The response to the societal problem of the sustainability of our lands

La réponse au problème sociétal de la pérennité de nos terres

At first glance, with the popularity of summer markets, local food and this wave of new agricultural entrepreneurs, one might think that everything is going well for the farming community. But one letter from Stephanie Wang of the farm Le Rizen , recent winner of the Laurier for producer of the year, is sounding the alarm.

It is the cry from the heart of an organic market gardener, but also of a sociologist who is concerned about the sustainability of our agricultural land and that of producers, to the extent that we have crossed the tipping point or income of a producer will no longer be enough to repay the purchase of land during his working life.

Agro-tourism, farm schools, day camps, concerts, farm tables, producers are working to diversify but the main reason behind these actions remains the need to generate more income. The farmer must also act as a balancing act to manage to remain within the framework of the law protecting the agricultural territory administered by the CPTAQ , law which imposes a ceiling on tourist income.

According to data compiled by Farm Credit Canada reports that the average value of farmland has jumped 248% over the past 10 years. For example, in 2022, the price of one hectare in Montérégie was around $48,000. There is always a lot of demand, and little land available for sale, which invites bidding wars and speculation. More and more non-farmers own agricultural land, and according to this article from Radio-Canada, the Quebec government would not even know the figures corresponding to this movement.

How then can we protect the land that feeds us, when many agricultural lands are deprived of their nourishing function every day, probably forever? There is a real danger for our food sovereignty and there will have to be many solutions to respond to the size of the problem, but one model in particular exists to ensure the sustainability of a land, the FUSA (Agroecological Social Utility Trust) .

Protecting our agricultural lands thanks to FUSA

Hubert Lavallée chairs Protec-Terre , a registered charity that offers resources to support producers wishing to create a FUSA and thus protect their land in perpetuity. Its mission is the preservation and ecological protection of land for subsequent generations and to benefit communities. It is a tool for preserving agricultural land and its heritage character in perpetuity (agricultural, ecological, historical, community, even landscapes can be protected as is already done in Switzerland.). This video sums up what a FUSA is.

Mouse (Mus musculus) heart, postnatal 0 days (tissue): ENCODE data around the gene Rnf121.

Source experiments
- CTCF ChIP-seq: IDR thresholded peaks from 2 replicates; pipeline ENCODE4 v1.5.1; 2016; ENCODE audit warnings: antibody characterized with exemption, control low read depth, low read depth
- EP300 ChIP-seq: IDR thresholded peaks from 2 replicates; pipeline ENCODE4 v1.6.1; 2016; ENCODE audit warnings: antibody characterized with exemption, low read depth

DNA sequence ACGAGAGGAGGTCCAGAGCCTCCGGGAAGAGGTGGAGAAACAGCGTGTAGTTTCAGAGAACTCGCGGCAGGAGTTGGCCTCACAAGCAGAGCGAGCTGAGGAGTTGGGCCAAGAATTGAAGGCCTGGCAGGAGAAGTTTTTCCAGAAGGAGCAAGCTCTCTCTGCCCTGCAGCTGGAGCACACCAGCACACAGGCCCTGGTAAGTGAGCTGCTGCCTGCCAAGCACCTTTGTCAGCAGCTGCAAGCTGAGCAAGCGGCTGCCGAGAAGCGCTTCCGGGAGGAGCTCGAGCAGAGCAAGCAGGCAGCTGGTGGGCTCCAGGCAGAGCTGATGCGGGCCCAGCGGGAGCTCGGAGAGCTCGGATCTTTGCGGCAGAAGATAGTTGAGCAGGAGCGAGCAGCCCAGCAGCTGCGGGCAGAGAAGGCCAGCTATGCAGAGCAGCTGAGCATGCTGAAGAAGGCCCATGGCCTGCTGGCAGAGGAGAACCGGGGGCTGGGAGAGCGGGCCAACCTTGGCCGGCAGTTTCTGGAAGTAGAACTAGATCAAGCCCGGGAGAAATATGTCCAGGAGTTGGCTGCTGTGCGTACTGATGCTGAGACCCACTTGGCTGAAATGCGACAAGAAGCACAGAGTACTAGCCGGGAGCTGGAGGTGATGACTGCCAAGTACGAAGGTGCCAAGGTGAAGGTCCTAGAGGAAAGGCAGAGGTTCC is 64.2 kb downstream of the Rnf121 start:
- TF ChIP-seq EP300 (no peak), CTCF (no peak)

How it works? The land deposited in a FUSA no longer belongs to anyone. It becomes a designated asset, that is to say it exists only for the accomplishment of its purpose (its mission) and is administered by the board of trustees. For example, the producer can become a surface owner with an agreement protecting his investments and his business. Protec-Terre works hand in hand with complementary services with the organization Arterre , which offers support to facilitate matchmaking between aspiring farmers and owners. Each MRC member of the network offers the services of a networking agent.

Protec-Terre would like to propose the creation of a tax-advantaged fund like, for example, a Workers' Fund like the FTQ, whose return would not be that of a gazelle but would represent an investment proposition better corresponding to the values and needs of our society.

The fine example of France

France is already doing it with the organization Terre de Liens , which relies on an associative and civic dynamic making it possible to acquire agricultural land and to install a new generation of farmers on organic farming farms. These places recreate the link between farmers and citizens, while promoting biodiversity and respect for the soil. For 20 years, Terre de Liens has helped protect 330 farms, with 9,700 hectares of land transmitted, 4,400 members and 1,400 volunteers. A provision in French taxation would have made it possible to start the land protection project with sustained funding from the start, funds always remaining the crux of the matter, hence the importance of political and societal involvement. The organization Access To Land of which Terre de Liens is a part, carries out a similar mission but this time across all of Europe.